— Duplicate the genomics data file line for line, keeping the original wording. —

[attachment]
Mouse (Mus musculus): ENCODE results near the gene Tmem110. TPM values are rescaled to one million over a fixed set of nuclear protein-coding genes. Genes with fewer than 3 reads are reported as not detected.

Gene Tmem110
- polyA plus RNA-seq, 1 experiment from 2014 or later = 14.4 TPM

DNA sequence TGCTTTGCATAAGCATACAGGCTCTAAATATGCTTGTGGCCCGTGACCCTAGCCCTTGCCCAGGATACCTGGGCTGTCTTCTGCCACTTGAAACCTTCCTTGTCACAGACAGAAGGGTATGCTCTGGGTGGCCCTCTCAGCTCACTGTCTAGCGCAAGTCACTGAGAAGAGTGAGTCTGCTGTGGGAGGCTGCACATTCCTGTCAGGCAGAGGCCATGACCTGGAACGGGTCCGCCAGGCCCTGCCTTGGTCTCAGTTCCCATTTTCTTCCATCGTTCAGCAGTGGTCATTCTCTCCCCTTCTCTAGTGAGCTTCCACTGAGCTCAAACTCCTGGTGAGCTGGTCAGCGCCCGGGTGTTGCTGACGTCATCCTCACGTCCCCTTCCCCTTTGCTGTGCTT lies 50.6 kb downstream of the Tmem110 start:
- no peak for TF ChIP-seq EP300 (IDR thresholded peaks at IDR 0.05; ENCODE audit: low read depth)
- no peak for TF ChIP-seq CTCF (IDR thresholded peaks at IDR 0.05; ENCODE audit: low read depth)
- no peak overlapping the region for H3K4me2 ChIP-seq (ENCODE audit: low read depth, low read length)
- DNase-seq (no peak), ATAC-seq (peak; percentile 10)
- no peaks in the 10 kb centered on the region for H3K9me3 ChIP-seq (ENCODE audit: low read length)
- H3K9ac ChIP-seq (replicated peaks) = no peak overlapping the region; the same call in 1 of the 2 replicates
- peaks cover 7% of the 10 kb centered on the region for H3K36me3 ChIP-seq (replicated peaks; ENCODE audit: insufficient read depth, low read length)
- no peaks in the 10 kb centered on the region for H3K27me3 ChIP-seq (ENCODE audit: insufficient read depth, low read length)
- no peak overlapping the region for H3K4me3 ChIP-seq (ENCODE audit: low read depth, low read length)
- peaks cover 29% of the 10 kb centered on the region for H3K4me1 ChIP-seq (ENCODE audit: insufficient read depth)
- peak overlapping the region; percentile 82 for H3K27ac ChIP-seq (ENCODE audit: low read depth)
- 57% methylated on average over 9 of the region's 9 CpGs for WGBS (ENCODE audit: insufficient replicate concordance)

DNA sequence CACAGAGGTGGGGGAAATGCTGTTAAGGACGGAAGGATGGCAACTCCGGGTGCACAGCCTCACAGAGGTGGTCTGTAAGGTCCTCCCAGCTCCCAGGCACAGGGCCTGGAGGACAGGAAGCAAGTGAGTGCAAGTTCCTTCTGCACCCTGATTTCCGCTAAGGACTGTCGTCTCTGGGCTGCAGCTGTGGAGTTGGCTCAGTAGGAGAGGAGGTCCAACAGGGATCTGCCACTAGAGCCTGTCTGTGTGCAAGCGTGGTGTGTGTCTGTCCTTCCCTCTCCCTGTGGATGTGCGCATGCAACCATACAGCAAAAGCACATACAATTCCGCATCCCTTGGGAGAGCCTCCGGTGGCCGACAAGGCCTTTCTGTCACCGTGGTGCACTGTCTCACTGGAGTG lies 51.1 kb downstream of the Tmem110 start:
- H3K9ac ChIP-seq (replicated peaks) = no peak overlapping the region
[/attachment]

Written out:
Mouse (Mus musculus): ENCODE results near the gene Tmem110. TPM values are rescaled to one million over a fixed set of nuclear protein-coding genes. Genes with fewer than 3 reads are reported as not detected.

Gene Tmem110
- polyA plus RNA-seq, 1 experiment from 2014 or later = 14.4 TPM

DNA sequence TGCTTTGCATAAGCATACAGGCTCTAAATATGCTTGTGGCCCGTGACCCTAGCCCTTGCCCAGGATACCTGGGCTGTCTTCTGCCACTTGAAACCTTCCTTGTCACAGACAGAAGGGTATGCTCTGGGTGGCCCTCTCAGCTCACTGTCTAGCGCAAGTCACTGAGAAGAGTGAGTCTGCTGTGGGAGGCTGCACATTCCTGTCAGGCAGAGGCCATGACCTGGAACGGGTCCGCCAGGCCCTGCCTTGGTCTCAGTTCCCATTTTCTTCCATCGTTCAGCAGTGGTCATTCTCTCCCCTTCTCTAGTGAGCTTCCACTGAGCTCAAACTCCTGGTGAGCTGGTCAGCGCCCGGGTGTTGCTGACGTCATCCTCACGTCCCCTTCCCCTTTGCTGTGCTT lies 50.6 kb downstream of the Tmem110 start:
- no peak for TF ChIP-seq EP300 (IDR thresholded peaks at IDR 0.05; ENCODE audit: low read depth)
- no peak for TF ChIP-seq CTCF (IDR thresholded peaks at IDR 0.05; ENCODE audit: low read depth)
- no peak overlapping the region for H3K4me2 ChIP-seq (ENCODE audit: low read depth, low read length)
- DNase-seq (no peak), ATAC-seq (peak; percentile 10)
- no peaks in the 10 kb centered on the region for H3K9me3 ChIP-seq (ENCODE audit: low read length)
- H3K9ac ChIP-seq (replicated peaks) = no peak overlapping the region; the same call in 1 of the 2 replicates
- peaks cover 7% of the 10 kb centered on the region for H3K36me3 ChIP-seq (replicated peaks; ENCODE audit: insufficient read depth, low read length)
- no peaks in the 10 kb centered on the region for H3K27me3 ChIP-seq (ENCODE audit: insufficient read depth, low read length)
- no peak overlapping the region for H3K4me3 ChIP-seq (ENCODE audit: low read depth, low read length)
- peaks cover 29% of the 10 kb centered on the region for H3K4me1 ChIP-seq (ENCODE audit: insufficient read depth)
- peak overlapping the region; percentile 82 for H3K27ac ChIP-seq (ENCODE audit: low read depth)
- 57% methylated on average over 9 of the region's 9 CpGs for WGBS (ENCODE audit: insufficient replicate concordance)

DNA sequence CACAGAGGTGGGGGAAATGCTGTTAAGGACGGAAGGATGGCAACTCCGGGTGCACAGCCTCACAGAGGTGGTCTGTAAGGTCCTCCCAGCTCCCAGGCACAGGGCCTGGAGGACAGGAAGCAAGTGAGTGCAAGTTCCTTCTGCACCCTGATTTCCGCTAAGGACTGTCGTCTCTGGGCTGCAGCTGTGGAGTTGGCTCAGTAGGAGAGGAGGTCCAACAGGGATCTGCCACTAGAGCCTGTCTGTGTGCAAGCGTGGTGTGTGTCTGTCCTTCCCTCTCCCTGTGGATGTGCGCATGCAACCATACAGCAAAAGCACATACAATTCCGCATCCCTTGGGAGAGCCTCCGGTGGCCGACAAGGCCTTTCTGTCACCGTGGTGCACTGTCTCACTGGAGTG lies 51.1 kb downstream of the Tmem110 start:
- H3K9ac ChIP-seq (replicated peaks) = no peak overlapping the region